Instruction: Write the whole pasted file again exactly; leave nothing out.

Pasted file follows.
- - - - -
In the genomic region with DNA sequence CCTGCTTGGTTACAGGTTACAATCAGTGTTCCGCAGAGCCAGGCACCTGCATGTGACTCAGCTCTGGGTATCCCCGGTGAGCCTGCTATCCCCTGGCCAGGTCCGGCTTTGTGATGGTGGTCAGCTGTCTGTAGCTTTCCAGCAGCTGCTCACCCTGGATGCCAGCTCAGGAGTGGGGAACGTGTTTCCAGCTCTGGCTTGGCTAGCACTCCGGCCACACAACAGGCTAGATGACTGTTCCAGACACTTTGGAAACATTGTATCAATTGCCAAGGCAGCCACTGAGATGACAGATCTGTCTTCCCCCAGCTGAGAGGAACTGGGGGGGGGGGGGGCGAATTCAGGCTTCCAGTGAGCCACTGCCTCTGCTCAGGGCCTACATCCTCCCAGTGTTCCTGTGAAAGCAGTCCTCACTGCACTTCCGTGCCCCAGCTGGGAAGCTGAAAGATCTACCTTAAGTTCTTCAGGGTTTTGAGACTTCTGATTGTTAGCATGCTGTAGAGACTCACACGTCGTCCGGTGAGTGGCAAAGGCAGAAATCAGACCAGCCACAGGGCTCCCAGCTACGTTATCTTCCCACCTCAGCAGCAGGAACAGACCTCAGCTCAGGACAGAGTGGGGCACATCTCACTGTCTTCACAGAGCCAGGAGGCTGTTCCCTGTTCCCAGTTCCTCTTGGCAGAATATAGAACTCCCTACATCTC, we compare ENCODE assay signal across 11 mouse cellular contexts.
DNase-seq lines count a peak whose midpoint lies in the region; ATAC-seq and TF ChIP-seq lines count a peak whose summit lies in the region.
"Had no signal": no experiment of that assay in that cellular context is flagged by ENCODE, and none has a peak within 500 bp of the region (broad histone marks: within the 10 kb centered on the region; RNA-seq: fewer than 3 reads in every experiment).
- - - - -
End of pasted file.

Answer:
In the genomic region with DNA sequence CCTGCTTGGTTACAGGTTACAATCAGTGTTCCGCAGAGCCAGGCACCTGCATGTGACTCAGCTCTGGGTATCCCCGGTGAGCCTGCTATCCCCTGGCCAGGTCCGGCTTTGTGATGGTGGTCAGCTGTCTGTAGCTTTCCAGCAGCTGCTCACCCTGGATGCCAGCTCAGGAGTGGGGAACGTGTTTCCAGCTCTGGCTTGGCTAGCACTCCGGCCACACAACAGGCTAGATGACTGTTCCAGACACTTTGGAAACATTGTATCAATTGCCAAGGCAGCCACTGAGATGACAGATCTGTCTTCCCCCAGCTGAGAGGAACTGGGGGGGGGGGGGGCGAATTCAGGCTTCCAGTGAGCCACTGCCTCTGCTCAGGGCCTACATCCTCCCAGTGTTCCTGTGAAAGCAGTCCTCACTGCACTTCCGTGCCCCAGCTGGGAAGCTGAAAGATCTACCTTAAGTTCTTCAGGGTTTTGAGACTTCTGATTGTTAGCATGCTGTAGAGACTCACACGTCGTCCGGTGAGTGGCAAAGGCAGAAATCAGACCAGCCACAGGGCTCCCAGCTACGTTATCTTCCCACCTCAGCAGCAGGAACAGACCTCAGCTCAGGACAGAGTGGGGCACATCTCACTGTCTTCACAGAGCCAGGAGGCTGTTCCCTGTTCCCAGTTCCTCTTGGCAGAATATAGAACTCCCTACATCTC, we compare ENCODE assay signal across 11 mouse cellular contexts.
DNase-seq lines count a peak whose midpoint lies in the region; ATAC-seq and TF ChIP-seq lines count a peak whose summit lies in the region.
"Had no signal": no experiment of that assay in that cellular context is flagged by ENCODE, and none has a peak within 500 bp of the region (broad histone marks: within the 10 kb centered on the region; RNA-seq: fewer than 3 reads in every experiment).